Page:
• Give due credit to your CSR leads and field workers from the organization. This boosts their morale, gives them recognition among peers and inspires others to join the initiatives. Support from within the organization in very important to be able to sustain these projects over a long period of time.
  • Clearly define the figures that need to be shared with the audiences. Providing the Communications Team with data sheets or tables is meaningless, as they will not be able to interpret these facts. You need to clearly tell them what data you want to highlight and why.
  • Decide upfront what have been your most successful initiatives and how you wish to break up the data available: team wise or initiative wise.
  • You will need messages from senior management of the organization, start talking to them early on as these messages take time to come in. In case the Communications Agency is drafting these for you, ask for it in the initial days, to give you ample time for approvals and changes.
  • Be prepared to purchase stock images for key pages: cover, separators etc. Budget for these as most of the time, images taken by your people on the field will not lend themselves to enlargement to the required size.
  • Develop an online version of your CSR report, put up your data online. See how you can get someone to update this information on a monthly basis to keep it fresh.

If you have any queries regarding compiling a CSR report for your organization, do drop me a message in comment box below. I would be happy to help in any way possible! Cheers.

~ Bharti Athray


I began this blog in May 2014, and have found the journey to be an enjoyable one. In this post I briefly share my experiences and learnings during the last eight months. Blogging has let me deal with some of my core issues when it comes to creating, and has made me more confident about pursuing this passion.

A brief sharing on what I learnt:

Learning 1: The story is about the story teller: I have often wondered, why anyone would read a story which has been told a million times: pick any classic love story and you will see there are some 5-6 basic plotlines that can be worked on. So why do so many people write and what is it that makes each story different?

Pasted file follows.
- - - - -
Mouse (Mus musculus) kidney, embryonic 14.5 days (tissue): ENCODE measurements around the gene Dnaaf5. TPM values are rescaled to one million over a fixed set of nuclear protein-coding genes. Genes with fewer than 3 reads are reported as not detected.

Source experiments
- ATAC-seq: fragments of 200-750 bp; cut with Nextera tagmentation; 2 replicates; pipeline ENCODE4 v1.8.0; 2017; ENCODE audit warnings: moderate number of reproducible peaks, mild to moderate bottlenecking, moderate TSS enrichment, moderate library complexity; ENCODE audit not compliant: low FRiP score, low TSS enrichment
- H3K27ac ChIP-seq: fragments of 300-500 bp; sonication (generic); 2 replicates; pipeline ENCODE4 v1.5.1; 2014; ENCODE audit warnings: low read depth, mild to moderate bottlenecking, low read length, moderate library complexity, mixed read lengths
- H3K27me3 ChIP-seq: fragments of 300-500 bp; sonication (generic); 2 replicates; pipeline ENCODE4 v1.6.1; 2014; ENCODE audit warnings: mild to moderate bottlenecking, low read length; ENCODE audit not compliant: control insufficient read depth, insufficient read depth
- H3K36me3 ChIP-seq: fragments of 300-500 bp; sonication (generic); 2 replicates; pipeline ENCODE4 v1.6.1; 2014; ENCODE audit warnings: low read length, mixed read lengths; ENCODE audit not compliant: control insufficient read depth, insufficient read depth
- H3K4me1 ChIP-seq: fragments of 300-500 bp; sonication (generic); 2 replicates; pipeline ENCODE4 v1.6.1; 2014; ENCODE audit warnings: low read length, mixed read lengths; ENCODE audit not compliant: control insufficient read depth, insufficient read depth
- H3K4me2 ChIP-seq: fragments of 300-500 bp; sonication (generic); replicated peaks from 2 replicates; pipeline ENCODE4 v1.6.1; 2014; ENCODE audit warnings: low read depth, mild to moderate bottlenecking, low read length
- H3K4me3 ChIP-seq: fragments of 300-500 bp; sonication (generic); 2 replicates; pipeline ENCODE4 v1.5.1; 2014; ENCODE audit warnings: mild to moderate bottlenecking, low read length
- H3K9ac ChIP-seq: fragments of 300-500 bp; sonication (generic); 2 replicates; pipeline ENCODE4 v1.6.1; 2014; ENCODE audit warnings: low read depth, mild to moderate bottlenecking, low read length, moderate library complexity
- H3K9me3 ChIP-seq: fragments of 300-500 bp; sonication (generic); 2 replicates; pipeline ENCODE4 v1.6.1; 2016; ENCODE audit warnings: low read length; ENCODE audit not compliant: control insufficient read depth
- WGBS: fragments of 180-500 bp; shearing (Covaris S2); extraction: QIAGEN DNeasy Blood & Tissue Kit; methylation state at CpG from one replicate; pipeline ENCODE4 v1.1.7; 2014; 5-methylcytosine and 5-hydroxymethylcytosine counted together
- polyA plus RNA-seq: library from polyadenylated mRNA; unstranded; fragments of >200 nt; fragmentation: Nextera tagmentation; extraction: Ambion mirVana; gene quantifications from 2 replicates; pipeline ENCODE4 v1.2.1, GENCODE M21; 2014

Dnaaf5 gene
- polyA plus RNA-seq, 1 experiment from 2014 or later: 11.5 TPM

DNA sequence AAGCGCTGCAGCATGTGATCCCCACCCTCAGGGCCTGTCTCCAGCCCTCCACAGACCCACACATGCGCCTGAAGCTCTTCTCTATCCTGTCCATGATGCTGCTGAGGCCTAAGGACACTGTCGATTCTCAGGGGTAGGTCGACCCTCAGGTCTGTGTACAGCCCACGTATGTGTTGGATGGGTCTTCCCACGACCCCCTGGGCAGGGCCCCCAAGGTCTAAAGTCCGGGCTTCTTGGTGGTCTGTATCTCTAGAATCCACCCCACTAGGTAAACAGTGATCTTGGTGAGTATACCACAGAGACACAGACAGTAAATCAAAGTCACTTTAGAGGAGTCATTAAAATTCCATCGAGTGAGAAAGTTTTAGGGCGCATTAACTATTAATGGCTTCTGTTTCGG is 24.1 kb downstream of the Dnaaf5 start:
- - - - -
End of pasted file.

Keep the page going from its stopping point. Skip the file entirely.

My learning: the story teller: each of us is unique and different, and each person finds a new way to narrate the same story. That is what makes the stories different and the art of story-telling fascinating.

Woman in red

I did a quick search of paintings for ‘Woman in red’. Just check out the variations! Image source: Internet

Learning 2: Put aside the voice of criticism and doubt, that asks who will read this writing. After realizing that my story matters, I realized this truth in every creative space. Listen to the songs you hear, observe the art you see – the theme is usually one that has been worked on over and over again, yet every creator lends his / her own unique touch to the piece. This realization has given me the courage to create, it has given me the strength to do what I want to do without worrying about how successful I will be.

Learning 3: Take inspiration from other creative people. I have spent a fair amount of time reading about other famous creative people, their routines, their struggles and their processes. One important thing that I learnt was that they took the process of creating as seriously as we take our regular jobs. They committed a fixed set of hours to it, and worked at their passion without treating it as a burden. Some dedicated their lives to it, others did it in their spare time. Some converted their skills into commissioned works of art, others pursued their vision with little or no assurance of material success. These were the people who created – letters, books, plays, paintings, sculptures, inventions, architecture – amazing people who believed in themselves and never let the world talk them out of pursuing their dreams.

Learning 4: Use the internet to get yourself back on track. When I find myself a little low on motivation, I read about the lives of those I admire – these could be statesmen, thinkers, philosophers – anyone that has made a difference to our world. I browse through the online autobiographies of great thinkers, authors, painters, inventors, scientists and even statesmen.

I read blog posts of other writers who are working on the same issues as I am. This exploration lets me better understand my own challenges, inspires me to stay persistent and positive. It helps me get back on track with my writing and other creative pursuits.

What do you do when life gets in the way of you creating? Do you look around for inspiration, go for a walk, meditate, listen to music? I would love to know how you get past that creative block, do share!

~ Bharti Athray

Featured image source: www.popsugar.com